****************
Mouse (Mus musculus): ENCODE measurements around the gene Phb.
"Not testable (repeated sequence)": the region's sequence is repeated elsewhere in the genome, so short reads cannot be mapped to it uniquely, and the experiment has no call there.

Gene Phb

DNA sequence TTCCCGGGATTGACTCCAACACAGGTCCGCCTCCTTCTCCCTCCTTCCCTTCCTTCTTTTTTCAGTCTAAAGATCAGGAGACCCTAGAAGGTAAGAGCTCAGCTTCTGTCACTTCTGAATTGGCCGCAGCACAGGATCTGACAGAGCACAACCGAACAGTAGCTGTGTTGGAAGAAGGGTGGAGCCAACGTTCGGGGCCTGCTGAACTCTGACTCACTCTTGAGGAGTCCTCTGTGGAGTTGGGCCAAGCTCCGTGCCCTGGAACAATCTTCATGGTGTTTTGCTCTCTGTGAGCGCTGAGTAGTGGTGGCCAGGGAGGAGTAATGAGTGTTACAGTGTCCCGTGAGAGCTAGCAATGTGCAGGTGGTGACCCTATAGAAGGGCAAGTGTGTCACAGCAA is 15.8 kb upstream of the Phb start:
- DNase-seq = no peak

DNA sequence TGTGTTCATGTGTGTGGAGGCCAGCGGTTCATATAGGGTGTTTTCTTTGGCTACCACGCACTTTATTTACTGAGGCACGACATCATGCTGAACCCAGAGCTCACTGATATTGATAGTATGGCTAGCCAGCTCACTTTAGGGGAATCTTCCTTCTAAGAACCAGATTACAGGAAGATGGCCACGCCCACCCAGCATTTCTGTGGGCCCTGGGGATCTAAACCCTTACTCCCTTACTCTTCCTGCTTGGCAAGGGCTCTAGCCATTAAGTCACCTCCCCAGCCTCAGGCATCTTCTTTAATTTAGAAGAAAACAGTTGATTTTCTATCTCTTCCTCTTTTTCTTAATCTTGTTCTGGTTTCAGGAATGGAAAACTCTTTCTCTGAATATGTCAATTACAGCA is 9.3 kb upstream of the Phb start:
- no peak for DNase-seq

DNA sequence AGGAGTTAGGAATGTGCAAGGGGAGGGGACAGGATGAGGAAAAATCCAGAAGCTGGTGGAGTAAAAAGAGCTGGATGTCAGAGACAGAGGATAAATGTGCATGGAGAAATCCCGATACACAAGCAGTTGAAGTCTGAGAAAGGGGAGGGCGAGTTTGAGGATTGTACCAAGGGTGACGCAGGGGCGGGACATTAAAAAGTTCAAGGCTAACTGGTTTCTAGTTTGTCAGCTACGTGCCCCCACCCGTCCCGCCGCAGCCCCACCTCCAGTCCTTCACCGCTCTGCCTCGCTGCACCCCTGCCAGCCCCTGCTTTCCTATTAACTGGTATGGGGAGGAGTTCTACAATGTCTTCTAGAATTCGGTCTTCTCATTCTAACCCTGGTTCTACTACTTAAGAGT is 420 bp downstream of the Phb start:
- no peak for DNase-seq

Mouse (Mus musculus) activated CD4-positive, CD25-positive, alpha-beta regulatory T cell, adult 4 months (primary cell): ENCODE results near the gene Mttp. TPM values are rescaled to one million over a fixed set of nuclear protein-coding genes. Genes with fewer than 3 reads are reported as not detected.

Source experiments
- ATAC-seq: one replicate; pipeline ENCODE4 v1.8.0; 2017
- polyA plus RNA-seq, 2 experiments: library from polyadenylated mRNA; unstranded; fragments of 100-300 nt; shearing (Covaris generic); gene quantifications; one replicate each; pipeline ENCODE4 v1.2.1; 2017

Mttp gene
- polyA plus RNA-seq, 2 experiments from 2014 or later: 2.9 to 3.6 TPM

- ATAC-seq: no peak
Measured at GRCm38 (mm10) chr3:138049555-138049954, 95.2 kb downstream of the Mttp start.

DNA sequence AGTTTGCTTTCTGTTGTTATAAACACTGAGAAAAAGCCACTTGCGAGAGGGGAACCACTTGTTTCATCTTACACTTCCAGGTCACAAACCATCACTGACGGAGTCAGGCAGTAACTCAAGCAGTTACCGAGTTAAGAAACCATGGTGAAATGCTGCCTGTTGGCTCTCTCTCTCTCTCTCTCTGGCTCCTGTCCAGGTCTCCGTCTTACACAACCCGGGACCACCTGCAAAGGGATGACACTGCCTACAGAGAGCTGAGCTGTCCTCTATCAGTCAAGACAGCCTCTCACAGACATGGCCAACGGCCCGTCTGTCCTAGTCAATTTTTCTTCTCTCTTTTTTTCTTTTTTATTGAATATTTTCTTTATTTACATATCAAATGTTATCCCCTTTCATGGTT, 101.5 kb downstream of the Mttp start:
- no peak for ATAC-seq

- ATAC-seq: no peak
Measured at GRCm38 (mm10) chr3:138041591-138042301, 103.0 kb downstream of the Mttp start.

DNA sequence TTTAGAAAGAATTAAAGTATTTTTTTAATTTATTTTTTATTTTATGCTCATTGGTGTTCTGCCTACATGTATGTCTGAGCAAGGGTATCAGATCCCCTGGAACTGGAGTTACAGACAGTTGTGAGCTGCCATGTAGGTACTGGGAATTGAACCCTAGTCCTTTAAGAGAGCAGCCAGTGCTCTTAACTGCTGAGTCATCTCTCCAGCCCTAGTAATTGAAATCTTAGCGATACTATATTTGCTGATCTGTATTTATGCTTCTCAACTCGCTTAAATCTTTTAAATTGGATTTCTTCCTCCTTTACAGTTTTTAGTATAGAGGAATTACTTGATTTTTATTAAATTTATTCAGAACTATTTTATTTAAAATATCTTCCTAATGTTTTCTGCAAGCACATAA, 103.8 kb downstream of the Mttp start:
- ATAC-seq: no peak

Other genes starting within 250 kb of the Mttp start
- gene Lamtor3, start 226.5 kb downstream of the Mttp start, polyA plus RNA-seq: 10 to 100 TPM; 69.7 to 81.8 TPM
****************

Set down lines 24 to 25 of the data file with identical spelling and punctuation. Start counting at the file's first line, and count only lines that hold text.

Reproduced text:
Other genes starting within 250 kb of the Mttp start
- gene Lamtor3, start 226.5 kb downstream of the Mttp start, polyA plus RNA-seq: 10 to 100 TPM; 69.7 to 81.8 TPM